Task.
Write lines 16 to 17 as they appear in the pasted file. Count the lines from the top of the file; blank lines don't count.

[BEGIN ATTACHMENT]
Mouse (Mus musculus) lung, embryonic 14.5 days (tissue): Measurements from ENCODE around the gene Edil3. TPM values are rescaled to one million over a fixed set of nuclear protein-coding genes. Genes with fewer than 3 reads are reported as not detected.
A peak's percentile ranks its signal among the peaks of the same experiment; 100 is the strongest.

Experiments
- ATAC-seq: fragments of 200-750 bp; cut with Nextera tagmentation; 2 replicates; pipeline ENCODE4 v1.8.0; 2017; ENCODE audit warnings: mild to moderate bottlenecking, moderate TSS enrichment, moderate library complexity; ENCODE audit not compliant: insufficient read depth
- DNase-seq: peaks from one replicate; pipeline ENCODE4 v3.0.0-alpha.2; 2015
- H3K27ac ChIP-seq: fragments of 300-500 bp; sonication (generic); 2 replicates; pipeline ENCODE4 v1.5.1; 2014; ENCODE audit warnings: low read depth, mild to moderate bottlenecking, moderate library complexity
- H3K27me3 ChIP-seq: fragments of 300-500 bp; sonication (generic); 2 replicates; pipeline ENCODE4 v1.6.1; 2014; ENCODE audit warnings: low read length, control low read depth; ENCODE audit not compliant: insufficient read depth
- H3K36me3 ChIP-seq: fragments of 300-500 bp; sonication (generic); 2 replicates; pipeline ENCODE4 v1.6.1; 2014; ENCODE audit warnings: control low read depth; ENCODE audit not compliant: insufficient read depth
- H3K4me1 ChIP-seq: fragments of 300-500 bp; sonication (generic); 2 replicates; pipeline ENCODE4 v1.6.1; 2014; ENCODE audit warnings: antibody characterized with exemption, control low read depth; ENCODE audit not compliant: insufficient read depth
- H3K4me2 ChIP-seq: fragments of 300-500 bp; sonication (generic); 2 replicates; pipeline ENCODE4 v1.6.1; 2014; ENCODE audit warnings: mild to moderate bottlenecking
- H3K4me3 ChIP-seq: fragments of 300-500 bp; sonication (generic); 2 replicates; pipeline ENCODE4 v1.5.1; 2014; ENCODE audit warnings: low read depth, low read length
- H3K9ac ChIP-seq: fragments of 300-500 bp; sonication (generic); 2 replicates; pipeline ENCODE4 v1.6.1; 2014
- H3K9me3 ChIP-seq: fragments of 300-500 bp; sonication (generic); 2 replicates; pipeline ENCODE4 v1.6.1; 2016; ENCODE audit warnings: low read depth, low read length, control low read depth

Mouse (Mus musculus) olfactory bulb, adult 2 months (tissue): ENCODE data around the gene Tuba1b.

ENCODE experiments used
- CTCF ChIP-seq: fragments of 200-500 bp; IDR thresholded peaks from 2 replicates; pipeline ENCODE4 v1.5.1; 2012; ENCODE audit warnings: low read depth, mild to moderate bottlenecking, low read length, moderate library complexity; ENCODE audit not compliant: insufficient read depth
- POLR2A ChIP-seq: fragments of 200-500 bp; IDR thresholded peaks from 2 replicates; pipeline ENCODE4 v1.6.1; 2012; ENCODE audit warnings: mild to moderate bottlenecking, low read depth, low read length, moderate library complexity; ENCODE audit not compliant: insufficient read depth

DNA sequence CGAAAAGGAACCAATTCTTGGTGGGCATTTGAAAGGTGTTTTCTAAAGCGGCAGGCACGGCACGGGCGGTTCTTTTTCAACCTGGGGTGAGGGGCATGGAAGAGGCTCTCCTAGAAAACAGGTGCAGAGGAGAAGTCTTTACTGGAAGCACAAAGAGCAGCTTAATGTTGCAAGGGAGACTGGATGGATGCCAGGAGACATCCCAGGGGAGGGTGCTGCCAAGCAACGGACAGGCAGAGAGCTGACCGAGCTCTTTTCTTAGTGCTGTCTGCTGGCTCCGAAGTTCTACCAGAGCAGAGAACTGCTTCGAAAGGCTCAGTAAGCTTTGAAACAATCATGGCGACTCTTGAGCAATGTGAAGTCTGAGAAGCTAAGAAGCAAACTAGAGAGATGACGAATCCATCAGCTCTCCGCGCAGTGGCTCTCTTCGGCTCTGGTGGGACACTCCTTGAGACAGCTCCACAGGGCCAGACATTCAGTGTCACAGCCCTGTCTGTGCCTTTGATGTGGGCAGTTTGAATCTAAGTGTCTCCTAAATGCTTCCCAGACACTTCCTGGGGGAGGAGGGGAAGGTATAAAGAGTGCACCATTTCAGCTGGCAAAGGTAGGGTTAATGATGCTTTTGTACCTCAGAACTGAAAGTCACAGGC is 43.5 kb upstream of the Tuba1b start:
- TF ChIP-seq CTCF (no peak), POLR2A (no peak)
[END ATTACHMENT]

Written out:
- CTCF ChIP-seq: fragments of 200-500 bp; IDR thresholded peaks from 2 replicates; pipeline ENCODE4 v1.5.1; 2012; ENCODE audit warnings: low read depth, mild to moderate bottlenecking, low read length, moderate library complexity; ENCODE audit not compliant: insufficient read depth
- POLR2A ChIP-seq: fragments of 200-500 bp; IDR thresholded peaks from 2 replicates; pipeline ENCODE4 v1.6.1; 2012; ENCODE audit warnings: mild to moderate bottlenecking, low read depth, low read length, moderate library complexity; ENCODE audit not compliant: insufficient read depth